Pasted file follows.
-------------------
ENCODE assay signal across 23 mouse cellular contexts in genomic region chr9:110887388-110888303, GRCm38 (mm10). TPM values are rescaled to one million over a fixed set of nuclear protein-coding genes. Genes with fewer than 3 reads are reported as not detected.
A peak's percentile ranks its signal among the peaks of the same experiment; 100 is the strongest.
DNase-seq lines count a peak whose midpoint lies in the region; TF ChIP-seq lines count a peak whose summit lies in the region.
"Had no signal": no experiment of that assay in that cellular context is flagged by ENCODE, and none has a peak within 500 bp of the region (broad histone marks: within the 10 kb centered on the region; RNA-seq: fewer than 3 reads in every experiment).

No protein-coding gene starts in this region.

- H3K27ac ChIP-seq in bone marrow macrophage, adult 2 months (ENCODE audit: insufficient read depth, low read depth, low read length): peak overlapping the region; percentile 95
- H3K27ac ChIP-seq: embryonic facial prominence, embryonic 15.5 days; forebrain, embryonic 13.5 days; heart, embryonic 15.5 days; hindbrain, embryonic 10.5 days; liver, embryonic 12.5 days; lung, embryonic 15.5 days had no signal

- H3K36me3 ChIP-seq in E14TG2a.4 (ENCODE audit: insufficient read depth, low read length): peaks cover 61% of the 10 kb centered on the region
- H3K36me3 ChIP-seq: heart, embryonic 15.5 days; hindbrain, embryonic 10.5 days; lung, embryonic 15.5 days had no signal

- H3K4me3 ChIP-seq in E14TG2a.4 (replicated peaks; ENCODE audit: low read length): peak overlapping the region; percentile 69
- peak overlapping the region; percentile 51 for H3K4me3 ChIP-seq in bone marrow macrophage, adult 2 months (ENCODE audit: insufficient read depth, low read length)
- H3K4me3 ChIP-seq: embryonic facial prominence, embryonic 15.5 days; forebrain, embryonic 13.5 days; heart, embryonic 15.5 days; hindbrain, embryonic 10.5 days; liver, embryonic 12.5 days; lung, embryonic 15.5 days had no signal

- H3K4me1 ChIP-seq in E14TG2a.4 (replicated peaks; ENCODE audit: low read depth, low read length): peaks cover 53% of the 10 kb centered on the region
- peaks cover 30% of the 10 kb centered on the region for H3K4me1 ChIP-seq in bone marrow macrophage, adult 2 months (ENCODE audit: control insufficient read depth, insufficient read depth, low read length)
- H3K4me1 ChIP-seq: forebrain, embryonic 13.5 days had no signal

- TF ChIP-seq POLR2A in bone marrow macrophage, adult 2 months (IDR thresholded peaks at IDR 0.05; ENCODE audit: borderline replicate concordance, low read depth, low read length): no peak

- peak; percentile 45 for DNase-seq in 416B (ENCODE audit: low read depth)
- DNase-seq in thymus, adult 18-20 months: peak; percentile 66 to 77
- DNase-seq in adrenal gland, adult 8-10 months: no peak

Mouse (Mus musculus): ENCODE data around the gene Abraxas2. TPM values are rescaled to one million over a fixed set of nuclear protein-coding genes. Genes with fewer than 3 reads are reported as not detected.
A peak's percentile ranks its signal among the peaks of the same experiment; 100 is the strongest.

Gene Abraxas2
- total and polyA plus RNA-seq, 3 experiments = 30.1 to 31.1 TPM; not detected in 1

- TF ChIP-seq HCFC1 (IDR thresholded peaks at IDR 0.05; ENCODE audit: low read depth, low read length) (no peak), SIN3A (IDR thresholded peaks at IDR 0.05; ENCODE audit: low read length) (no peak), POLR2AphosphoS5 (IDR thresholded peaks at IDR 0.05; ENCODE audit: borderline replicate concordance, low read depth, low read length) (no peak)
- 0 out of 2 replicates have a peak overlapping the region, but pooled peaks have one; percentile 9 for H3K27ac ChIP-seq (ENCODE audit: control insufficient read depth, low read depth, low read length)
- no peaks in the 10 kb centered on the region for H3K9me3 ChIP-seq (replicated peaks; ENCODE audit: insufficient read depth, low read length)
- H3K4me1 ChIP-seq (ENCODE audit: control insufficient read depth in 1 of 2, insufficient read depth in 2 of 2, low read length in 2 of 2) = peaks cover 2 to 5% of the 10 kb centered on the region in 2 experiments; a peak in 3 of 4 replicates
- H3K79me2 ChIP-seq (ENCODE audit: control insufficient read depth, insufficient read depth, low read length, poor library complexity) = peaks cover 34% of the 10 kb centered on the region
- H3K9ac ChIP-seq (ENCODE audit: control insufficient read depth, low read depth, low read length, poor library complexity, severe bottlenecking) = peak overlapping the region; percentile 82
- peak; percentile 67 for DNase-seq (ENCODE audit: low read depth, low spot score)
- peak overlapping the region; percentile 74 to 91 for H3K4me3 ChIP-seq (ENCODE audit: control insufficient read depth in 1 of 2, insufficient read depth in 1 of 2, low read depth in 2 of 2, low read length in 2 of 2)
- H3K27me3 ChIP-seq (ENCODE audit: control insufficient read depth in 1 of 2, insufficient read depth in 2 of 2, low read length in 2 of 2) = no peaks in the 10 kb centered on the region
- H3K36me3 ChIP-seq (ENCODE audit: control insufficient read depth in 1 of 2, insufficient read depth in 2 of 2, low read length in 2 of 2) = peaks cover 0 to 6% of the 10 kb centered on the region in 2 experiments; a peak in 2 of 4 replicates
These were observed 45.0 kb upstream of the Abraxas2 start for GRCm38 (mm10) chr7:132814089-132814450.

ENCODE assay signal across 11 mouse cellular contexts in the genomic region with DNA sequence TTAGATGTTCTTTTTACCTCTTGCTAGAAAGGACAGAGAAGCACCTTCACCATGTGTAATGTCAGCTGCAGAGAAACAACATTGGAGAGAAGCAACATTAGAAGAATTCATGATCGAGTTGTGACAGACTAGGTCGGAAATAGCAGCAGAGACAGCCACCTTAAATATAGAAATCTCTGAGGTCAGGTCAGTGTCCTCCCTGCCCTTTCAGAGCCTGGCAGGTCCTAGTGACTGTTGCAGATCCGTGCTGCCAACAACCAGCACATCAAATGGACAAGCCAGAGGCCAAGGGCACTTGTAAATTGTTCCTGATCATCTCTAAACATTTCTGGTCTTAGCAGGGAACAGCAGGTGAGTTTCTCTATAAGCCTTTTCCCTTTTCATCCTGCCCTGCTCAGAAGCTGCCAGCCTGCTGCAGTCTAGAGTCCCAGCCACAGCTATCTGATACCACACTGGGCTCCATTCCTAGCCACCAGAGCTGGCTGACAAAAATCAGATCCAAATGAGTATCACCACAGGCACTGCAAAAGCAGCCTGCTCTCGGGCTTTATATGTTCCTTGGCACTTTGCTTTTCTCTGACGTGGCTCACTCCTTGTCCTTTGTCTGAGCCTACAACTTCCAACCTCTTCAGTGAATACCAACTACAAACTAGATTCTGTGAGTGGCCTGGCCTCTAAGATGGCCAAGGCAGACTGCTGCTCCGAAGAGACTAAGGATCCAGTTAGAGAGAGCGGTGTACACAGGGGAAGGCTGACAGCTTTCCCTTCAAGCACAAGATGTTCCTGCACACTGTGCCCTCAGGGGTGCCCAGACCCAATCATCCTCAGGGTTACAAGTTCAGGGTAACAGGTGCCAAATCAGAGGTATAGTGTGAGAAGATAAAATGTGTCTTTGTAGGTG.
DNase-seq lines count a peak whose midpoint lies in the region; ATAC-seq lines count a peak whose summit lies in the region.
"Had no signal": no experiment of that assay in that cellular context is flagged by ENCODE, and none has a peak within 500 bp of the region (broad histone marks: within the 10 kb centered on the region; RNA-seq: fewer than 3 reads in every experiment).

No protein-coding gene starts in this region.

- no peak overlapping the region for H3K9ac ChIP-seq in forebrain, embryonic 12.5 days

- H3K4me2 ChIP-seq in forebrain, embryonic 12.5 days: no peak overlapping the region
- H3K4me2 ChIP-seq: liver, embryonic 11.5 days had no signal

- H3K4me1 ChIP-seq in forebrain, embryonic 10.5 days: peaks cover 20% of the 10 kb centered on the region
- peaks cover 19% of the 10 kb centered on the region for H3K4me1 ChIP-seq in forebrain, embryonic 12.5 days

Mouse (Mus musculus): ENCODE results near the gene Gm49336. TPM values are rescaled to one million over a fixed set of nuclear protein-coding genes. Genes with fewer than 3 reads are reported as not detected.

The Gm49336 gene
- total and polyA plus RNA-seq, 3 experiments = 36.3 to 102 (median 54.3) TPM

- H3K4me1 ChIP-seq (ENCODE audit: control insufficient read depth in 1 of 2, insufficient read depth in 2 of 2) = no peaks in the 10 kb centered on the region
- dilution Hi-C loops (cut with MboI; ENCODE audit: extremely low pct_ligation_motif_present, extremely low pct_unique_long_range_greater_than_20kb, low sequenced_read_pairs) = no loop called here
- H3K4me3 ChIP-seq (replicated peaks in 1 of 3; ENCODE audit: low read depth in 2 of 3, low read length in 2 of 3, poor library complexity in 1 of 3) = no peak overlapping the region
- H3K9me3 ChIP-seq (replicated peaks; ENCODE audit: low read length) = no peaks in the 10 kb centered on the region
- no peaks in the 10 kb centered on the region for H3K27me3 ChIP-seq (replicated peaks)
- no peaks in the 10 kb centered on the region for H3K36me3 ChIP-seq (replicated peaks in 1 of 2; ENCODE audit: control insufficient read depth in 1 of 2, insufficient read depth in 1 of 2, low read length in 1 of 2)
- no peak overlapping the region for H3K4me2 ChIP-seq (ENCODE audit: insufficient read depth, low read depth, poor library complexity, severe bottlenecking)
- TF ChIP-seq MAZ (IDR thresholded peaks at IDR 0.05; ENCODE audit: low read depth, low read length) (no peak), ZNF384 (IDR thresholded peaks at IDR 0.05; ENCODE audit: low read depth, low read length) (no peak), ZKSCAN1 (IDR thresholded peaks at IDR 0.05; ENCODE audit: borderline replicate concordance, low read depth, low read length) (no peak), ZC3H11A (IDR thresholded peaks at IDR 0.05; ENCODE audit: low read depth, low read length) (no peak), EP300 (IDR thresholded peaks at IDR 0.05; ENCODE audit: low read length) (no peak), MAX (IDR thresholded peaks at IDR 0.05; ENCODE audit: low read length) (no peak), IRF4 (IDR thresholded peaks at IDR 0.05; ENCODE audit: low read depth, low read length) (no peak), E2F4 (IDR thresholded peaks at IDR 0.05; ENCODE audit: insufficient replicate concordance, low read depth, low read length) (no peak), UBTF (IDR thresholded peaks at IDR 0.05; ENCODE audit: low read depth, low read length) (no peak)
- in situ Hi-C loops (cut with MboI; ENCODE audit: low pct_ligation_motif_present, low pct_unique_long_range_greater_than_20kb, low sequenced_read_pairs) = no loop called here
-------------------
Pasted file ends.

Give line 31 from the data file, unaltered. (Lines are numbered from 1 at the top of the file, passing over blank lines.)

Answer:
- peak overlapping the region; percentile 74 to 91 for H3K4me3 ChIP-seq (ENCODE audit: control insufficient read depth in 1 of 2, insufficient read depth in 1 of 2, low read depth in 2 of 2, low read length in 2 of 2)